This research was supported as part of the Fluid Interface Reactions, Structures and Transport Center, an Energy Frontier Research Center funded by the Department of Energy, Office of Science.
Part of this work was supported by the Center for Nanophase Materials Sciences (CNMS) at ORNL. CNMS is one of the five DOE Nanoscale Science Research Centers supported by the DOE Office of Science, premier national user facilities for interdisciplinary research at the nanoscale. Together the NSRCs comprise a suite of complementary facilities that provide researchers with state-of-the-art capabilities to fabricate, process, characterize and model nanoscale materials, and constitute the largest infrastructure investment of the National Nanotechnology Initiative. The NSRCs are located at DOE's Argonne, Brookhaven, Lawrence Berkeley, Oak Ridge and Sandia and Los Alamos national laboratories. For more information about the DOE NSRCs, please visit http://nano.energy.gov. ORNL is managed by UT-Battelle for the Department of Energy's Office of Science.
Morgan McCorkle | EurekAlert!
New material, manufacturing process use sun's heat for cheaper renewable electricity
22.10.2018 | Purdue University
3D-printed lithium-ion batteries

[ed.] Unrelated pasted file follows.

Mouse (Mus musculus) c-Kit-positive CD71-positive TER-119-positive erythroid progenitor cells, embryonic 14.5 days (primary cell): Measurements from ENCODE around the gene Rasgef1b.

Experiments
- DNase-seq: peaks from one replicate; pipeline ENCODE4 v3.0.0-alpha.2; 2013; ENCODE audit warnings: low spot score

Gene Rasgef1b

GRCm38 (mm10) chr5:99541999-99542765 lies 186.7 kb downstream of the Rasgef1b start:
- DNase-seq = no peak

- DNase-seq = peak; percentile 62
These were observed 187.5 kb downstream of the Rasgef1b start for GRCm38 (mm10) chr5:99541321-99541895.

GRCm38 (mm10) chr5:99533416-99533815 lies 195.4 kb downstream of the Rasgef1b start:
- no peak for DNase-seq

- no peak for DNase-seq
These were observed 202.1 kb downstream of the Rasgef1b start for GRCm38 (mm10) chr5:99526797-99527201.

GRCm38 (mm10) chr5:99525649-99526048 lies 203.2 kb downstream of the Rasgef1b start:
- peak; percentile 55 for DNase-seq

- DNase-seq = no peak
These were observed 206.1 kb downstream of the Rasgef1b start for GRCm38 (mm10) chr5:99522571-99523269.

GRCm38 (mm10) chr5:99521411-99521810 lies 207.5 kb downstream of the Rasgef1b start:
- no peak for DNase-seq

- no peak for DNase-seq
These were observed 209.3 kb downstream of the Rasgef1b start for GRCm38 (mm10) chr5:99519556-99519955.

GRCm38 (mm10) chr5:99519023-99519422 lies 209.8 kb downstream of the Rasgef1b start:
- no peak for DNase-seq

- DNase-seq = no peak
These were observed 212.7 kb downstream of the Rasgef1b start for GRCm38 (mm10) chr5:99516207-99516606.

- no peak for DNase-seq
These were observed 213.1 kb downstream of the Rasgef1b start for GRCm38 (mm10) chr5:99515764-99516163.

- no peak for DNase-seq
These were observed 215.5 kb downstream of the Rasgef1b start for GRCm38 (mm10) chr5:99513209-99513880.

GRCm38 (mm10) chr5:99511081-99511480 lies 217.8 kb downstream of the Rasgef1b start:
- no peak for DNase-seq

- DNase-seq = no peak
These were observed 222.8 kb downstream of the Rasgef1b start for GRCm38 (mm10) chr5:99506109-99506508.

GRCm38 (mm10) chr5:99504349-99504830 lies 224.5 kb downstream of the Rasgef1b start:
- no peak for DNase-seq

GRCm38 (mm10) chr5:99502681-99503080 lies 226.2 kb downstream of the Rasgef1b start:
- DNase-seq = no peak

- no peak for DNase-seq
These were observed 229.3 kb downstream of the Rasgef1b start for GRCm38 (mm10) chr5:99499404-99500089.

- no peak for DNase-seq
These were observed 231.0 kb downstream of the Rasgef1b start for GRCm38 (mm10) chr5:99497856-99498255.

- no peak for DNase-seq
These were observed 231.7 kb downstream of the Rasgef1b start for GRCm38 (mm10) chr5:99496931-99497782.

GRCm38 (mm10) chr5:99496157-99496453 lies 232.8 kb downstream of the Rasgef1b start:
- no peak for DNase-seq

18.10.2018 | American Chemical Society
Scientists at the Max Planck Institute for Polymer Research (MPI-P) in Mainz (Germany) together with scientists from Dresden, Leipzig, Sofia (Bulgaria) and Madrid (Spain) have now developed and characterized a novel, metal-organic material which displays electrical properties mimicking those of highly crystalline silicon. The material which can easily be fabricated at room temperature could serve as a replacement for expensive conventional inorganic materials used in optoelectronics.
Silicon, a so called semiconductor, is currently widely employed for the development of components such as solar cells, LEDs or computer chips. High purity...
Augsburg chemists present a new technology for compressing, storing and transporting highly volatile gases in porous frameworks/New prospects for gas-powered vehicles
Storage of highly volatile gases has always been a major technological challenge, not least for use in the automotive sector, for, for example, methane or...
When we put water in a freezer, water molecules crystallize and form ice. This change from one phase of matter to another is called a phase transition. While this transition, and countless others that occur in nature, typically takes place at the same fixed conditions, such as the freezing point, one can ask how it can be influenced in a controlled way.
We are all familiar with such control of the freezing transition, as it is an essential ingredient in the art of making a sorbet or a slushy. To make a cold...
Thin organic layers provide machines and equipment with new functions. They enable, for example, tiny energy recuperators. In future, these will be installed...
Das Zusammenspiel aus Struktur und Dynamik bestimmt die Funktion von Proteinen, den molekularen Werkzeugen der Zelle. Durch Fortschritte in der...
17.10.2018 | Event News
16.10.2018 | Event News
02.10.2018 | Event News
22.10.2018 | Ecology, The Environment and Conservation
22.10.2018 | Physics and Astronomy
22.10.2018 | Medical Engineering